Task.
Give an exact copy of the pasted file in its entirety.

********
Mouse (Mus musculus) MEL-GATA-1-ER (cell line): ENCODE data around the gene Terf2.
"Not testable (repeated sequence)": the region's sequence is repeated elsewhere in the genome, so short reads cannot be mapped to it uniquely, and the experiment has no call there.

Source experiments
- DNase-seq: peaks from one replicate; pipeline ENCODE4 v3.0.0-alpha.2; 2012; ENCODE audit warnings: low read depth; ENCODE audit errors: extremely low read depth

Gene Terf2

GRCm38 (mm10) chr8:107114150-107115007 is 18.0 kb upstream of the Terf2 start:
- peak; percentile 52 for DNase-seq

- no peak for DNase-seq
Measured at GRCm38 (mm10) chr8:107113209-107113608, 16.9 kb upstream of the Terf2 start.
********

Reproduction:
Mouse (Mus musculus) MEL-GATA-1-ER (cell line): ENCODE data around the gene Terf2.
"Not testable (repeated sequence)": the region's sequence is repeated elsewhere in the genome, so short reads cannot be mapped to it uniquely, and the experiment has no call there.

Source experiments
- DNase-seq: peaks from one replicate; pipeline ENCODE4 v3.0.0-alpha.2; 2012; ENCODE audit warnings: low read depth; ENCODE audit errors: extremely low read depth

Gene Terf2

GRCm38 (mm10) chr8:107114150-107115007 is 18.0 kb upstream of the Terf2 start:
- peak; percentile 52 for DNase-seq

- no peak for DNase-seq
Measured at GRCm38 (mm10) chr8:107113209-107113608, 16.9 kb upstream of the Terf2 start.